Monday, January 11, 2021

Book Review: Hate List by Jennifer Brown

Title: Hate List
Author: Jennifer Brown
Publication Date: September 1, 2009
Publisher: Little, Brown Books for Young Readers
Pages: 405
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Five months ago, Valerie Leftman's boyfriend, Nick, opened fire on their school cafeteria. Shot trying to stop him, Valerie inadvertently saved the life of a classmate, but was implicated in the shootings because of the list she helped create. A list of people and things she and Nick hated. The list he used to pick his targets.

Now, after a summer of seclusion, Val is forced to confront her guilt as she returns to school to complete her senior year. Haunted by the memory of the boyfriend she still loves and navigating rocky relationships with her family, former friends and the girl whose life she saved, Val must come to grips with the tragedy that took place and her role in it, in order to make amends and move on with her life.

As I’ve mentioned previously, I don’t read about books before I buy them. If the title and/or cover looks good, or if I see it around Bookstagram, I buy it. Around Christmas 2019, I was going to bookstores a lot because I knew I’d miss going to them once I moved to Guam, and boy was I right. I picked up Hate List by Jennifer Brown during this time and I finally read it.

Hate List is about Valerie Leftman, who’s boyfriend Nick Levil committed a school shooting in their cafeteria during their junior year of high school. In trying to stop him, Valerie was shot in the leg but because of the Hate List that she and Nick created, the one that determined who he wanted to kill, she was implicated in the shooting and treated as a suspect. Even though she was eventually cleared by the police, Valerie still had to deal with the aftermath of the shooting.

Senior year is supposed to be one of the best years of your high school career, but for Valerie, it required her to face her guilt over the list, the shooting, and Nick. Nick took the coward’s way out - he killed himself so that he wouldn’t have to face the repercussions of his actions. Instead, he left that for Valerie to do.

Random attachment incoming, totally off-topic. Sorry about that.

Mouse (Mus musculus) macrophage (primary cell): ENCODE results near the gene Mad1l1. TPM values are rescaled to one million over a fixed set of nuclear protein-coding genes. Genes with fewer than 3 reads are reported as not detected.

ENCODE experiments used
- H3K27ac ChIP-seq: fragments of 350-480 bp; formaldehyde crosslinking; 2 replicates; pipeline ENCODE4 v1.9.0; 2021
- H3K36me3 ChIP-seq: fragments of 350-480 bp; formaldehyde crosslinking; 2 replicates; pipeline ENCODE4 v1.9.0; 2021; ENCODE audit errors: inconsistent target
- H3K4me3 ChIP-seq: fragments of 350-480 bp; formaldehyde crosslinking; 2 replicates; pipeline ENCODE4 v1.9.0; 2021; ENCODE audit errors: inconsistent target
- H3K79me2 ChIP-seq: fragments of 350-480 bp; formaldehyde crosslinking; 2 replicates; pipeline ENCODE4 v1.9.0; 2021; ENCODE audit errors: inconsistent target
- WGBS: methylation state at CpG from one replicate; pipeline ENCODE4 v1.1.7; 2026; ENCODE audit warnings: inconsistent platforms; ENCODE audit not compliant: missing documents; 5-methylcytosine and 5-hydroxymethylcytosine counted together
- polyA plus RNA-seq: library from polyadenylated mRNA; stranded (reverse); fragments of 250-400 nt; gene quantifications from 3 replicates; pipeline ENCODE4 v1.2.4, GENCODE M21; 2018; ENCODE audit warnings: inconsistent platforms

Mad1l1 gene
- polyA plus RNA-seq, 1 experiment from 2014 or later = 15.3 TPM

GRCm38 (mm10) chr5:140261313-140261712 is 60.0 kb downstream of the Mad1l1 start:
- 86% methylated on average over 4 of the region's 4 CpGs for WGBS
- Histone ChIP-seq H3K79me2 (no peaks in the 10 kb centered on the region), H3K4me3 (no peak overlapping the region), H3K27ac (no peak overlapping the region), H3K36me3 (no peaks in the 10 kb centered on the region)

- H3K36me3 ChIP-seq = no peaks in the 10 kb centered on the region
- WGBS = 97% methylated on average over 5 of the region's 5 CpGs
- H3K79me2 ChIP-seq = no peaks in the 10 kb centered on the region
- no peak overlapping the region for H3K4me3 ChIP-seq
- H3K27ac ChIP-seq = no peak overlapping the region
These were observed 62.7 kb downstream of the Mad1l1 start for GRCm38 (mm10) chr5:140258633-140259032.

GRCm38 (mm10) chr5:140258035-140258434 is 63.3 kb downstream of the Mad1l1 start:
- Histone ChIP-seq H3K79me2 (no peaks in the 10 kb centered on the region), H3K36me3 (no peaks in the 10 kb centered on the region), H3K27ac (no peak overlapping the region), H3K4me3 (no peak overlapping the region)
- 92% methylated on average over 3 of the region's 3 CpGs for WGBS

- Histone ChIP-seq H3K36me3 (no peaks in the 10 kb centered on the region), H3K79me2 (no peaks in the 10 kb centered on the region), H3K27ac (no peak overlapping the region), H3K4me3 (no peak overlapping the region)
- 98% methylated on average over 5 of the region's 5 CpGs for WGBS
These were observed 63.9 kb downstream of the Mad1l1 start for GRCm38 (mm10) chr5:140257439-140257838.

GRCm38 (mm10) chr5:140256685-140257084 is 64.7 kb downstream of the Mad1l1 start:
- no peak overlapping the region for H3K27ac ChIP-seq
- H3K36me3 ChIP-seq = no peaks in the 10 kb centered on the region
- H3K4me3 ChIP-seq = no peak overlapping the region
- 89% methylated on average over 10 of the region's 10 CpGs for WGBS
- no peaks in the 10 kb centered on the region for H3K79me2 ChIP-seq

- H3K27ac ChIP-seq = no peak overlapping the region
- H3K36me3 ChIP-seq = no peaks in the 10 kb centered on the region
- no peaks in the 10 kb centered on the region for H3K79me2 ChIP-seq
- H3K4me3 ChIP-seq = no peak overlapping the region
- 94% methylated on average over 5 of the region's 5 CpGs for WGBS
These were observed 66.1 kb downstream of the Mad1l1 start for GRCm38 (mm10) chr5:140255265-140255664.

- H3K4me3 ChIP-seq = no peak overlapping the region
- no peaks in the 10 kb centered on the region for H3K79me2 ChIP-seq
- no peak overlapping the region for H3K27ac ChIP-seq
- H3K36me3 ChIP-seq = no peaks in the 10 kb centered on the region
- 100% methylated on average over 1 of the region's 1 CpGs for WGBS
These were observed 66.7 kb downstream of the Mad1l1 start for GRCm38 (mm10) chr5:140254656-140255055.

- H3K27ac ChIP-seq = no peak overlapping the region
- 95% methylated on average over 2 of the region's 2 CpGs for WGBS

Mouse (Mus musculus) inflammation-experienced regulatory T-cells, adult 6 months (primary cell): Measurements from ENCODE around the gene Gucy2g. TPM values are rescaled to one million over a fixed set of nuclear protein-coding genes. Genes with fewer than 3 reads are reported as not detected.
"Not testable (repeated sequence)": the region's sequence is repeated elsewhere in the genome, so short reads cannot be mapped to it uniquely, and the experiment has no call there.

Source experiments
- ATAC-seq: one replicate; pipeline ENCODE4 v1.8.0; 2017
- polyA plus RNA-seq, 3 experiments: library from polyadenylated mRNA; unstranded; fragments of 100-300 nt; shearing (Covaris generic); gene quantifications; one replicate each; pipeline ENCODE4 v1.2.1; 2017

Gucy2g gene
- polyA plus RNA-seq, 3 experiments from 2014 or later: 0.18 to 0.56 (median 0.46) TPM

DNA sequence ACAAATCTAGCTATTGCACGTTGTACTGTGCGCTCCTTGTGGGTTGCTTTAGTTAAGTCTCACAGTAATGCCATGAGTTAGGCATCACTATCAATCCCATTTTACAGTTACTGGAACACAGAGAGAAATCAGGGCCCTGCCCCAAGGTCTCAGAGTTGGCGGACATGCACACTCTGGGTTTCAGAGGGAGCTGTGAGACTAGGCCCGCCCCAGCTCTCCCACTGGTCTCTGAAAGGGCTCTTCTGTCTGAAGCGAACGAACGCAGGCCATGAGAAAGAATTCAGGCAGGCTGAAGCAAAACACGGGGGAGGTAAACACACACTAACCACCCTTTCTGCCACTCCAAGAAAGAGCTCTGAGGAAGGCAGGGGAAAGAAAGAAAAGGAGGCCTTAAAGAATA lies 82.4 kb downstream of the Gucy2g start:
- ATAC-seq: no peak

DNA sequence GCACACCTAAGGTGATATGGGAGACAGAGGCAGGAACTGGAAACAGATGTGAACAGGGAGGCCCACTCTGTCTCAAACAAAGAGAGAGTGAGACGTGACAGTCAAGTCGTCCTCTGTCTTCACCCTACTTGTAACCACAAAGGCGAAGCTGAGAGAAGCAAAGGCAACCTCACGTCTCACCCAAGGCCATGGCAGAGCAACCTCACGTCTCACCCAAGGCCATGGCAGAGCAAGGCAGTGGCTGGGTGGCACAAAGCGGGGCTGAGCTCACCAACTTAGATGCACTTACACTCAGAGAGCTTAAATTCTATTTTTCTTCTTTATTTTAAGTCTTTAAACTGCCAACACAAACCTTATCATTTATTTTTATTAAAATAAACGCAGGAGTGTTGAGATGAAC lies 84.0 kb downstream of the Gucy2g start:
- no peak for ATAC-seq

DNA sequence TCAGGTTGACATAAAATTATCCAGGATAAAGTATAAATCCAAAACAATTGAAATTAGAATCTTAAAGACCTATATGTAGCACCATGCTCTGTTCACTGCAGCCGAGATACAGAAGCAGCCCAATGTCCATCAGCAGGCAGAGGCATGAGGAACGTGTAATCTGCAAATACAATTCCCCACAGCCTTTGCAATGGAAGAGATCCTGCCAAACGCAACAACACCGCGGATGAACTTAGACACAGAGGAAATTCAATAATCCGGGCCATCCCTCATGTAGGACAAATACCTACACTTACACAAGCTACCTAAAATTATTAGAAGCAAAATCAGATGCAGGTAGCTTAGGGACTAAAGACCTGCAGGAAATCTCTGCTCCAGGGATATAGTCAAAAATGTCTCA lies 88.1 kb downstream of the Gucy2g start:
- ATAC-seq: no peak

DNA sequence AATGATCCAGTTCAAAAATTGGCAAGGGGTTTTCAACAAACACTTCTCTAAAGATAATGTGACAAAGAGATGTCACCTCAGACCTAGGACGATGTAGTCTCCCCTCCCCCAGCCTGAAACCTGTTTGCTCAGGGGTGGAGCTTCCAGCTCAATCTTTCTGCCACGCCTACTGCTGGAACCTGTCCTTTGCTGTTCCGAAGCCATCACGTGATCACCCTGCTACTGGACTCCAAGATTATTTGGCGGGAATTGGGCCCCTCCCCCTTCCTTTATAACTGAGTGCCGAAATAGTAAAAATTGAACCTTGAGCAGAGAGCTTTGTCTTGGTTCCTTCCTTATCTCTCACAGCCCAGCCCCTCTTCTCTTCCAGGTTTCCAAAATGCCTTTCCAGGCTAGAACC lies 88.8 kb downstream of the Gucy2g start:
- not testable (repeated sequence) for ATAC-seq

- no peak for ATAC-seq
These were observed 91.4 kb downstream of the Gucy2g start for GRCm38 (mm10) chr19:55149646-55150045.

This is the first book I’ve ever read that had the plot of a school shooting. When I started the book, I thought it would be about what happened and what led up to it. Instead, it was about Valerie and her life before and after the shooting. It’s about her relationships with her family, community, friends, and classmates. It’s about the aftermath of trauma and how different people handle it various ways. This was a very humanizing book. There were times when Val’s character made me want to rip my hair out and burn the book and I’ve seen reviews where people gave the book a negative rating because of how much they hated her. But what I think these people failed to realize is that Valerie was written as a teenager; a 17/18-year-old young woman who went through something extremely traumatic and damaging. Of course her character was going to seem whiny, immature, annoying, self-centered, etc. She is a young woman trying to put her life back together and move on while everyone around her tries to keep her down with who and what they perceive her to be.

At the end of my copy of Hate List was a novella called Say Something. It was about David, a friend of Nick’s who suspected that Nick was planning something bad, but he didn’t have the courage to say anything. And even when Valerie spent their senior year being hated and even threatened for what people thought she was part of, David still didn’t say anything. The novella also talked about bullying practices that were still going on one year later; showing that even after enduring something traumatic, some people never change.

In school, I never experienced bullying nor did I ever witness it, so I can only empathize with what Valerie, Nick, and every other “outcast” in the book went through when they were bullied. It’s emotionally jarring to read about bullying and the impacts it can have on people. I, personally, would love to see Hate List and Say Anything on required reading lists for middle schools. I think it’s a very important book that could help bullies realize that what they are doing to others is hurtful and it can have a dire effect on everyone around them.